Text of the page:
In Living Color: Getting Tones Right for Timeless Images

In Living Color: Getting Tones Right for Timeless Images

In Living Color: Getting Tones Right for Timeless Images with Phillip Blume

In my career as a photographer and educator, I’ve noticed one unique personality trait shared among the most talented artists: They obsess over details, yet somehow manage to obsess without becoming “perfectionists.”

What’s wrong with being perfect? Well, nothing, except the fact that “perfect” doesn’t exist within the subjective world of art. So perfectionism actually becomes a stone-cold killer to your creativity.

I want you to keep that in mind now, as we approach a topic many consider challenging—lighting for color. Like many who teach lighting for photography, I tend to focus heavily on the other three properties of lighting first (quantity, quality, direction) and avoid color. That’s because you really can make quantum leaps in your technique by simply learning to “shape” light, and color kinda falls into a separate category.

But if you want your work to rise to the top, it’s time you started obsessing over color. You can use it to set a mood, preserve the finest details, and even alter time. So let’s get started!

Beyond White Balance

Before you begin changing colors to tell a story, you need a clean palette to work on. That means capturing colors cleanly and accurately in the camera—what we commonly call “white balance.” But it gets more complex than you might think.

I know, it’s easy, right? Just set your camera to “auto” white balance and shoot. I’ll admit, of all the automatic features cameras offer today, auto white balance is probably the most accurate and useful. If I’m shooting natural light portraits on a wedding day, I don’t feel guilty using it if it saves me time. This is exactly what I mean when I warn photographers against perfectionism—sometimes you need to run-and-gun. You can fix the white balance later in post, and that is perfectly acceptable. Or if you’re especially savvy and want to save time, you may even adjust your camera’s white balance pre-sets, such as “cloudy” or “incandescent,” through the day as needed. But often, even that extra effort isn’t enough!

For example, what if the bride is getting ready in a hotel room with warm incandescent lamps, white daylight flooding in through a window, and that all mixes with the slightly more blue tone from your flash?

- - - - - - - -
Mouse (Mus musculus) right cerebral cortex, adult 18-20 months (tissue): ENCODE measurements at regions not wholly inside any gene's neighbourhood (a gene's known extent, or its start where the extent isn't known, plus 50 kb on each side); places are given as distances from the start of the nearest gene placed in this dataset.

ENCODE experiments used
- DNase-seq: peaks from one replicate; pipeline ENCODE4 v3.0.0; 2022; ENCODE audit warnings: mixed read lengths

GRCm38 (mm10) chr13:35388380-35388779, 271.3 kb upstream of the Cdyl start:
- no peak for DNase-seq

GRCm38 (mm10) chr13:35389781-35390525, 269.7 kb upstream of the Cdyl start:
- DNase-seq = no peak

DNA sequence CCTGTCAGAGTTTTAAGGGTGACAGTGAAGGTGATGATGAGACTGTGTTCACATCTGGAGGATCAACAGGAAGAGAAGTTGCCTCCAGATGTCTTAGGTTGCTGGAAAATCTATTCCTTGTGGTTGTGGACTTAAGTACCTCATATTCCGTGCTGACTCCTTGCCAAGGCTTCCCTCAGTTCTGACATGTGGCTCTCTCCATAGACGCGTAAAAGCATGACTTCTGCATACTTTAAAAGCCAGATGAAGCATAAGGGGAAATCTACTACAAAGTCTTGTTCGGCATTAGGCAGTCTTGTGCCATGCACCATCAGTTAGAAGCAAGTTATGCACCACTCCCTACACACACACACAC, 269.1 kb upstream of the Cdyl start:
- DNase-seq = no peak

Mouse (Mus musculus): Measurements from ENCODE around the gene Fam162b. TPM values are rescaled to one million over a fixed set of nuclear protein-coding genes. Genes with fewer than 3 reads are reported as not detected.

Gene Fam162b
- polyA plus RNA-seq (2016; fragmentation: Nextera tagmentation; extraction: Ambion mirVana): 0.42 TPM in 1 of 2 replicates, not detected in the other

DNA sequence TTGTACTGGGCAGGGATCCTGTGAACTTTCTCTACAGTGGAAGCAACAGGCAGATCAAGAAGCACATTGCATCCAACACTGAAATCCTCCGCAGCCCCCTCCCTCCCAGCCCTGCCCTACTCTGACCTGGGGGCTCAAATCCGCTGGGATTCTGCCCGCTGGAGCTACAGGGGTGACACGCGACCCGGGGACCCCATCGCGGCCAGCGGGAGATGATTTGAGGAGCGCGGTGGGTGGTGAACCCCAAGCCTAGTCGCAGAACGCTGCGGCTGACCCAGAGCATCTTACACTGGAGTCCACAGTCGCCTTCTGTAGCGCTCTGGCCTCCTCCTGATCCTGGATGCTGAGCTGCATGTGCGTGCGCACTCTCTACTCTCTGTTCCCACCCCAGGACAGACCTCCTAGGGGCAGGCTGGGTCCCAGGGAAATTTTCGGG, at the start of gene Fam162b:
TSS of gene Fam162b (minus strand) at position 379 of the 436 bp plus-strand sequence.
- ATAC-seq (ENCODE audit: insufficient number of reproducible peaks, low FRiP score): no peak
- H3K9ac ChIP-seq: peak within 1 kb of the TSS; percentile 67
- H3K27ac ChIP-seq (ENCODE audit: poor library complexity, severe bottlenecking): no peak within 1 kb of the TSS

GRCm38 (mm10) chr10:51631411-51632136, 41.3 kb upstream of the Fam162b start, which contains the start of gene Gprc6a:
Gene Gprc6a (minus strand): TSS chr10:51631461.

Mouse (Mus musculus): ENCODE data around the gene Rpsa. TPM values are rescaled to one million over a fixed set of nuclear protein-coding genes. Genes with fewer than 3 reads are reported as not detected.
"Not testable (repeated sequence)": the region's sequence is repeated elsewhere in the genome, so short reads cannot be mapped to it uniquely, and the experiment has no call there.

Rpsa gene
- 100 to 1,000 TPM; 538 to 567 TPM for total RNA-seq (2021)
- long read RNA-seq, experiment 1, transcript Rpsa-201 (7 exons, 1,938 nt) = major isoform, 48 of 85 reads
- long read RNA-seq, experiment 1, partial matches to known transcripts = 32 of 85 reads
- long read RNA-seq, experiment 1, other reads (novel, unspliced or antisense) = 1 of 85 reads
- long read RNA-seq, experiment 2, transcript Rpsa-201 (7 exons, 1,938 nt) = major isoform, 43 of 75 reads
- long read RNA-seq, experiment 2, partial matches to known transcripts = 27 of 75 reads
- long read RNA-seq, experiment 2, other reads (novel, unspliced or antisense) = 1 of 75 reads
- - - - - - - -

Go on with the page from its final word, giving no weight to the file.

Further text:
For a mixed-light scenario like this (and really any time I begin shooting in a new environment), I use a simple yet scientifically accurate tool, the X-Rite ColorChecker Passport. The newest version of the ColorChecker Passport is a thin, hard-shell protective case that packs in a lot of features.

  1.  White Exposure Card. Like the original Color-Checker, the first full-size card in this Passport is a balanced white, which you can use to find perfect exposure. Although I personally use this feature the least (I rely more on my camera’s spot-meter capability and the classic Sunny 16 Rule), it still comes in very handy for commercial shoots where exposures must be consistently perfect. Remember, if your exposure is even one stop too dark or too bright, you may clip important shadows or highlights in your image. If you “clip” data, that part of your image is gone—you’ve lost the opportunity to improve its color in post-processing, and it just looks muddy.
  2.  18-Percent Grey Card. Especially useful for color enthusiasts is a full-size grey card in the Passport. By choosing a manual Kelvin temperature as your white balance, then filling your frame with this card and taking a preliminary picture, you can align the red-blue-green channels of your histogram for perfect white balance in camera. An even faster way to do this in most cameras, such as my Sony a7iii, is to open a new “custom white balance,” then take a photo of the grey card. Voila! It’s that easy.
  3.  Finally, the Passport includes a complete set of color patches to help you create unique color profiles in post-processing (using the X-Rite plugin for Lightroom and Adobe Camera Raw).

It’s amazing! I never realized how drab and inaccurate the color range in my photos was until I used this. All sorts of environmental conditions contribute to the flat color palette—just like a light flare can wash out your image exposure, color reflection from the environment often tricks your camera into choosing the wrong range of colors for an image. As a result, the vegetation in a landscape scene may appear the same shade of green when, in fact, there’s a host of green shades going underappreciated; or, the full range of color in your subject’s skin tones may be muted by the way your camera interpreted her red blush. But the solution is simple: Take two seconds to snap a reference photo in each new location/light scenario, choose that image as your color profile in post, and watch the full range of colors come back to life!

Ambient Lighting and Skin Tones

If you struggle with muddy or off-colored skin tones, as alluded to above, it’s probably a result of missed exposure (which you must then correct in post, with varying degrees of resulting quality degradation), or more likely missed white balance.

Remember the scenario above, in which the bride is in a hotel room with incandescent lighting, yet white daylight is flooding in, and you have your own flash to consider as well? You can fix this!

The fly-by-the-seat-of-your-pants fix might be to turn off all the incandescent lights, then just use the window light and your flash (which is reasonably well “daylight balanced” to resemble the color of sunlight) as fill. But what if you want to feature the lamps or, similarly, preserve the real-life ambiance of a reception room’s candlelit dinner?